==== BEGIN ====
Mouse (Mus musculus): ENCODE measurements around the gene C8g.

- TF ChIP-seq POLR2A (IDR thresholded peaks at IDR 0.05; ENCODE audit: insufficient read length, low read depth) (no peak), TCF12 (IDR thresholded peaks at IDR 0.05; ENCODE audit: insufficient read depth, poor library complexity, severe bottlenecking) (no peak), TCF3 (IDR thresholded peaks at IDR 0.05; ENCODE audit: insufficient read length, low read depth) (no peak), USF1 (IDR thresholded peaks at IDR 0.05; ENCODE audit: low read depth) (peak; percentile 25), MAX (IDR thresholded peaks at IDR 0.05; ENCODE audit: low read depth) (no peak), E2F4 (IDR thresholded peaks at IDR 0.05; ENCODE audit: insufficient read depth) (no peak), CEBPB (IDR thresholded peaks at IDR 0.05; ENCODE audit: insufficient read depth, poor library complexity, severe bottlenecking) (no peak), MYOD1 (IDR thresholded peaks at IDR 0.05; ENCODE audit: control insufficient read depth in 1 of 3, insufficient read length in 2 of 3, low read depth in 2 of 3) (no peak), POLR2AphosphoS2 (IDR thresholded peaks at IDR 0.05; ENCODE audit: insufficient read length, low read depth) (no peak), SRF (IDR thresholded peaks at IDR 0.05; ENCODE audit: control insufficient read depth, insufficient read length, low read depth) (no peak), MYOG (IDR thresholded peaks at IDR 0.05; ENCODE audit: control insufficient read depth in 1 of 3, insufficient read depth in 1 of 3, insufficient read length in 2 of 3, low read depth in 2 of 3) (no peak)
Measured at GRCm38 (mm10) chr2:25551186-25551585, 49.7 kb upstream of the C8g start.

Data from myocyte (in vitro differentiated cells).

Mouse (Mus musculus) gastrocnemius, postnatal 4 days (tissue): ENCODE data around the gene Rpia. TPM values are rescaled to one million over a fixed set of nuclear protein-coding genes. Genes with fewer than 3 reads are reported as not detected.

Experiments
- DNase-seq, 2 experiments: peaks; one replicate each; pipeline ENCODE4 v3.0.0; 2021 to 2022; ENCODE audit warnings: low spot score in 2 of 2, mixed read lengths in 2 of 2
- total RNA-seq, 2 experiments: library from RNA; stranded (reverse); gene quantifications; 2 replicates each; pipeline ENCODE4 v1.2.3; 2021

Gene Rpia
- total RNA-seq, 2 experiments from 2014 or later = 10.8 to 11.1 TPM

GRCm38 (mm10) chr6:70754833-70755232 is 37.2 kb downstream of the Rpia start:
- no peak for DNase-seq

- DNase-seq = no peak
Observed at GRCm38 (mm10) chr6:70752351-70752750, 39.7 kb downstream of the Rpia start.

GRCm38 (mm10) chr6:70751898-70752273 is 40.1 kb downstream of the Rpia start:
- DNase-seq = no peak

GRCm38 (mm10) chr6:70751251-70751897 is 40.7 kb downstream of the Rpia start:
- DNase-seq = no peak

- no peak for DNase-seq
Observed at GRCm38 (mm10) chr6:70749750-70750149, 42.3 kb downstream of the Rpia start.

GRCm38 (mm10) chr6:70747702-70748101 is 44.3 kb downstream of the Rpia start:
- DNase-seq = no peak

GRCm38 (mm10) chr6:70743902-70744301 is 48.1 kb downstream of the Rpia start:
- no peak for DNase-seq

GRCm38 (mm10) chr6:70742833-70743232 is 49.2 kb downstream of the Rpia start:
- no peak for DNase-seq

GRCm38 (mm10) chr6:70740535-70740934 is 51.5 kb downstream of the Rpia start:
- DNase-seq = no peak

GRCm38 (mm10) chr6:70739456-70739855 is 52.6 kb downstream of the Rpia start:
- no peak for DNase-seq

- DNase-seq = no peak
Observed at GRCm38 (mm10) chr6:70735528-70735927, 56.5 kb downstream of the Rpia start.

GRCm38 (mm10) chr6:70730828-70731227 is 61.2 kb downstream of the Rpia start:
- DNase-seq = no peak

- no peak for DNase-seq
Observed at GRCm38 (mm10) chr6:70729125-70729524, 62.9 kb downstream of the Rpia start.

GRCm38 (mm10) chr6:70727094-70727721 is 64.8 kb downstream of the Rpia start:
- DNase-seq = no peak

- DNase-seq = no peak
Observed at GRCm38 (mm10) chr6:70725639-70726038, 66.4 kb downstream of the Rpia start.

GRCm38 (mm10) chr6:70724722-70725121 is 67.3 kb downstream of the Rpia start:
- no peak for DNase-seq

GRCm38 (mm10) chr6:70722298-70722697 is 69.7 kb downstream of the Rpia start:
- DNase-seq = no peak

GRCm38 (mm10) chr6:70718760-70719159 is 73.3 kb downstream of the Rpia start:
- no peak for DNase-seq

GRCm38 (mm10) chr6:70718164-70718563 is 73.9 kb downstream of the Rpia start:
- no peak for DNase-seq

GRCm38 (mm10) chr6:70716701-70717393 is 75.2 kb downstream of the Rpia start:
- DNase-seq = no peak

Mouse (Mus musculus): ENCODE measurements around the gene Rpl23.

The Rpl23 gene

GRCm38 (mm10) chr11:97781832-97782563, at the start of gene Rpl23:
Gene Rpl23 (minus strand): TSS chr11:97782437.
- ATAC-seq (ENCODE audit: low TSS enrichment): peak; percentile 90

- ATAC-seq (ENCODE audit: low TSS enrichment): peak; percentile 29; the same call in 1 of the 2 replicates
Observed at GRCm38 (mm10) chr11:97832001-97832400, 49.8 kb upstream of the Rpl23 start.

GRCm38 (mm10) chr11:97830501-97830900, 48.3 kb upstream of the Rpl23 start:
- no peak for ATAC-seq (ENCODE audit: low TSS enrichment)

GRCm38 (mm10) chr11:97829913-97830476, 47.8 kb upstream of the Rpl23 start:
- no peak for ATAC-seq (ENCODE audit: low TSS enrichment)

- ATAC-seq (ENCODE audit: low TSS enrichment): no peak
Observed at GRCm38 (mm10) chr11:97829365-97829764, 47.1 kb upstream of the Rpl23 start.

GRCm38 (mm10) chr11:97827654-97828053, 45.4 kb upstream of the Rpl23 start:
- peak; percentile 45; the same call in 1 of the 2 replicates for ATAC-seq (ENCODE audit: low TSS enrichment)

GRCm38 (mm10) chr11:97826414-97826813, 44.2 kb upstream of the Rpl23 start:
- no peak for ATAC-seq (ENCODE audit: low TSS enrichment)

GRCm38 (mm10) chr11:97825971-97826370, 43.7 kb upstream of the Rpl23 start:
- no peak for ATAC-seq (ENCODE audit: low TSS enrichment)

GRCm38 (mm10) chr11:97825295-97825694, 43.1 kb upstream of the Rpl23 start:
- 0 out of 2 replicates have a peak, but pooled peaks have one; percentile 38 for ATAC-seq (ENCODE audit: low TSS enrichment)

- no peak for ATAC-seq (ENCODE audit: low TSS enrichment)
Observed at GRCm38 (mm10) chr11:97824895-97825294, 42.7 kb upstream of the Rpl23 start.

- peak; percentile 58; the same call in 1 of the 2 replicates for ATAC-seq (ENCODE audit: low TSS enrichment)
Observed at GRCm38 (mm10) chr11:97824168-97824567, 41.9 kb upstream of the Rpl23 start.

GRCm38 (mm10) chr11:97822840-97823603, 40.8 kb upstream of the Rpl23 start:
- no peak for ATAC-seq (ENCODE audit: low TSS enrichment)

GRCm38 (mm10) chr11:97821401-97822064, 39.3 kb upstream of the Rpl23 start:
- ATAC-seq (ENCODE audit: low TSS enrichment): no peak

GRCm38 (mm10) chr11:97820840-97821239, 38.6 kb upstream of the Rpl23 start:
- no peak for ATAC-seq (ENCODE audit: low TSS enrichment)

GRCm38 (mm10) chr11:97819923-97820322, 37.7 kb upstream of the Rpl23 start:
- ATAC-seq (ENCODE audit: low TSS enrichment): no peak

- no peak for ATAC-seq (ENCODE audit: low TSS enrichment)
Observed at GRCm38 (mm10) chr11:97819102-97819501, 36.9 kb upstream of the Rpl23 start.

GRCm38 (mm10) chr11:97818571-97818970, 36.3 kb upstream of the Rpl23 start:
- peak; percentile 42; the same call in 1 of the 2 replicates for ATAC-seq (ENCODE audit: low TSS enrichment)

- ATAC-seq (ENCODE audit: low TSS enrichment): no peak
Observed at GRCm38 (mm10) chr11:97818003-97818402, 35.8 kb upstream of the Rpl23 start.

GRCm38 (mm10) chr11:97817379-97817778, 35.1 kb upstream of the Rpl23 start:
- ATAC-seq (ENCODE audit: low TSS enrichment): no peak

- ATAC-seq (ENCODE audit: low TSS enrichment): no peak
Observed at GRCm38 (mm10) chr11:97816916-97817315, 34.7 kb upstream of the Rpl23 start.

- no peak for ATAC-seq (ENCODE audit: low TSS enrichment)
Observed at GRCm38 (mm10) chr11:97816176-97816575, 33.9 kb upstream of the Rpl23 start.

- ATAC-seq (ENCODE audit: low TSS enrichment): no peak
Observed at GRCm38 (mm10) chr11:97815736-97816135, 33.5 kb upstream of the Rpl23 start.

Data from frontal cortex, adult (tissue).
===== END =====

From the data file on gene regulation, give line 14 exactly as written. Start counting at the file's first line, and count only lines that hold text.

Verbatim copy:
Observed at GRCm38 (mm10) chr6:70752351-70752750, 39.7 kb downstream of the Rpia start.